In the last article, we have seen the broad outline of temple architecture styles in India (Nagara, Dravida and Vesara) and Chola architecture in particular. Under Dravidian architecture, we have also seen the comparison between Pallava and Chola architecture. In this post, let us see the Chalukya architecuture in detail. Chalukyan architecture is a combination of Nagara and Dravida and hence a perfect example for Vesara architecture. The Chalukya temples stand in South India with its gorgeous beauty. Some features of Chalukya architecture are mentioned below.
Noticeable features of Chalukya temples
When we talk about Chalukyas, remember that there are at-least two Chalukyas. Chalukayas of Badami (Vatapi) ruled Karnataka region around 7th century AD. They were followed by Western Chalukyas (Kalyani Chalukyas) by around 11th century AD.
The Chalukya temples are noticeable for three basic plans. They are :
- Design of the floor
- Projection of architectural articulation
Design of the floor
It indicates the plan of salla, subsidiary shrines, their plan, design of pradakshina path. The structure and architecture of a temple depends on these plans.
Various designs like miniature towers, projection of pilasters come under this head. The temple surfaces follow a distinctive architectural design with projections and recesses. The walls portrays frequent projections and recesses that reflect a very magical beauty in the eyes of the viewers. The articulation of pillars and mantapas are beyond description.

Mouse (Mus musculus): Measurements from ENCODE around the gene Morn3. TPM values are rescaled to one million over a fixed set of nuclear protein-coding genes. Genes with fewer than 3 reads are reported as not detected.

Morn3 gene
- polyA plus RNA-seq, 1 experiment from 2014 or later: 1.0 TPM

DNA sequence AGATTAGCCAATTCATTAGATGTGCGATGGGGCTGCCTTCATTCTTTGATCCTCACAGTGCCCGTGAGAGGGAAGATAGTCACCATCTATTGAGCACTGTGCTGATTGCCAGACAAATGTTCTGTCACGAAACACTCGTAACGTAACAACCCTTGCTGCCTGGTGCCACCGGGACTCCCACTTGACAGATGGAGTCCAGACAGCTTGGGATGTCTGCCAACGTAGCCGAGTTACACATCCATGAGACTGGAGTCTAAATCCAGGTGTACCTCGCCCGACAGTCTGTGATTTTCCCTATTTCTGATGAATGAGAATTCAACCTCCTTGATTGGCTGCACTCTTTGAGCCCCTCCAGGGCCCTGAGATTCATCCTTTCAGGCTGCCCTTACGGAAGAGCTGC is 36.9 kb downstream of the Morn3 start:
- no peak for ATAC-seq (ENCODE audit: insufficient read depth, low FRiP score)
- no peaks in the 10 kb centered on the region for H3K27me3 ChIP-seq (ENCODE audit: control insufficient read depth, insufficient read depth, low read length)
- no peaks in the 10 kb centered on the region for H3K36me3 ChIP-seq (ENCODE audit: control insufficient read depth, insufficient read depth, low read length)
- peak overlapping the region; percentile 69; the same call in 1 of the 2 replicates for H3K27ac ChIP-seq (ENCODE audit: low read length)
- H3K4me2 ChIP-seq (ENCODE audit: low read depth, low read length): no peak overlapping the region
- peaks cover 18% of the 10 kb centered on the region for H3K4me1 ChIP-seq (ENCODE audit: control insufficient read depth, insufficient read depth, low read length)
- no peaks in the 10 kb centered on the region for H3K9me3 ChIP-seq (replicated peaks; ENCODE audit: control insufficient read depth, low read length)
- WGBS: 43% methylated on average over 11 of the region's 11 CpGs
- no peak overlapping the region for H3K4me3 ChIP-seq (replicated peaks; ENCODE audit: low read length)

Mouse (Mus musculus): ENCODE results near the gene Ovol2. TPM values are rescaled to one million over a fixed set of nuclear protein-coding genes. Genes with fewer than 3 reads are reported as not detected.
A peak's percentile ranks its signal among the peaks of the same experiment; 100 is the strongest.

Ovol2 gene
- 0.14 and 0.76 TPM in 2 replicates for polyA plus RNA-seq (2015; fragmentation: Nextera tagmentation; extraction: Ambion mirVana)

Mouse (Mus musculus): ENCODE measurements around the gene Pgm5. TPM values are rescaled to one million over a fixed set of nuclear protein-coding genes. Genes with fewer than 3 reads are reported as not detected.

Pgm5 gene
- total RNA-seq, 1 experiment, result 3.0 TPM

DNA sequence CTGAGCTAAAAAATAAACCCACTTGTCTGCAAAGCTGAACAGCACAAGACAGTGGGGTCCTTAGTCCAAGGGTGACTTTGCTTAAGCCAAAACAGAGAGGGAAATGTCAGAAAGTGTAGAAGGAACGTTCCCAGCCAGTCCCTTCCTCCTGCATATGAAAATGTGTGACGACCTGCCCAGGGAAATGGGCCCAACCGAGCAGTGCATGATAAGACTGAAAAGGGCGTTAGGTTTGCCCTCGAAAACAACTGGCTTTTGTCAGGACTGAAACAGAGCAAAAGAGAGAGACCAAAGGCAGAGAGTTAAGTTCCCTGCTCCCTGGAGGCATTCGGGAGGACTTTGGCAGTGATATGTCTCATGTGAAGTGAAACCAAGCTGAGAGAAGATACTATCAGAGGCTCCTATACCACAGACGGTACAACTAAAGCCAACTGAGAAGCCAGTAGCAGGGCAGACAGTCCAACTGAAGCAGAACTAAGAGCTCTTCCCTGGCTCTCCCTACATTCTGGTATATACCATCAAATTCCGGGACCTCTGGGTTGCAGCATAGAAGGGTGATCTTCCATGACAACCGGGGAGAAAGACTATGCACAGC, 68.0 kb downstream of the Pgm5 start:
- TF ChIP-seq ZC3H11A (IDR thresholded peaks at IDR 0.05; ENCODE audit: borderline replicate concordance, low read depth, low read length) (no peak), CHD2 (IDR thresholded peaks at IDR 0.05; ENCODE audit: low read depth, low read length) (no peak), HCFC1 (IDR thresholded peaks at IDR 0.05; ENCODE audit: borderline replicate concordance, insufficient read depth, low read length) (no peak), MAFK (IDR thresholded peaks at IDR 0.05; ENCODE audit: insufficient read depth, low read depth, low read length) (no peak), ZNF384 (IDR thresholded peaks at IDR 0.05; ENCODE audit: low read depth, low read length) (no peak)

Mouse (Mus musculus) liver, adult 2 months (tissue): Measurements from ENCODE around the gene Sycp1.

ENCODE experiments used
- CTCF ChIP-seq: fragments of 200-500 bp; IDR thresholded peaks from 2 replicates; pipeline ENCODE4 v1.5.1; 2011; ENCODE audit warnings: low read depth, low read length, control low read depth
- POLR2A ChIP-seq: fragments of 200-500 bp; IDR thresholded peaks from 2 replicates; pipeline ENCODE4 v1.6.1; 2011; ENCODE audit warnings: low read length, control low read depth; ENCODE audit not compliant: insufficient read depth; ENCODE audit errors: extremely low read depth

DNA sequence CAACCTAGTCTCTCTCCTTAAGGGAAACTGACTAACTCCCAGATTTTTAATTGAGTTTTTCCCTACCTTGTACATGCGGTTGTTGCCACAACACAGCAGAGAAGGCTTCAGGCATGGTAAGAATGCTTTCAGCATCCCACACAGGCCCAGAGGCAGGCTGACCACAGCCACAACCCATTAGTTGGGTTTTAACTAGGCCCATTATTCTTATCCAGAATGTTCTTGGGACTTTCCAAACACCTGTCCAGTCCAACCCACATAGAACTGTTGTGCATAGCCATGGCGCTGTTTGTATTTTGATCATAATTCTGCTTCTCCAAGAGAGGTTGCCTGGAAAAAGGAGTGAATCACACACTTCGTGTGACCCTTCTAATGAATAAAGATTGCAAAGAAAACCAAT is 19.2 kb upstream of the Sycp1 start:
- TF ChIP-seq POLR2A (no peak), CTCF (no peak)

The noticeable aspect is that though ornamentation of Chalukya temples bears elements of Nagara and Dravidian tradition but they have combined the elements in so prudent way that they become unique and distinctive feature of their own.
The Vesara style also called the Chalukyan type possessed the Dravidian vimana and the Nagara- type faceted walls.
Influence of Nagara tradition
- The plan of shrine, subsidiary shrine, panchayatan style bears similarity to Nagara school.
- The plan of vestibule joining the sanctum to mantapa bears resemblance to orissan temples.
- The most of the temple pillars in Karnataka region bears similarity to sekhari and bhumija type of pillars in northern india.
- The stepped diamond plan that is a plan of design arrangement as seen in Chalukya temples is from northern region.
- The most of the temples in kalyani portrays Nagara articulation projecting stepped diamond or stellate plan.
Influence of Dravida tradition
The Dravida influence is mainly visible in vimana of the Chalukya temples in first part of the Chalukya rule.
Combination of Nagara and Dravida style
- Vesara sikhar or kadamba sikhara: It is a shikhara of Chalukya temple showing northern shikhara shikhara and southern vimana features.
- Ornamentation: Miniature decorative towers and ornamentation of walls in Chalukya temples show combination of both Nagara and Dravida style.
Special departure from Nagara and Dravida tradition
In case of entrance hall to shrine Chalukya temple bears special uniqueness. It has two or more than two entrances while
- There is a small closed mantapa to the shrine in Nagara temples.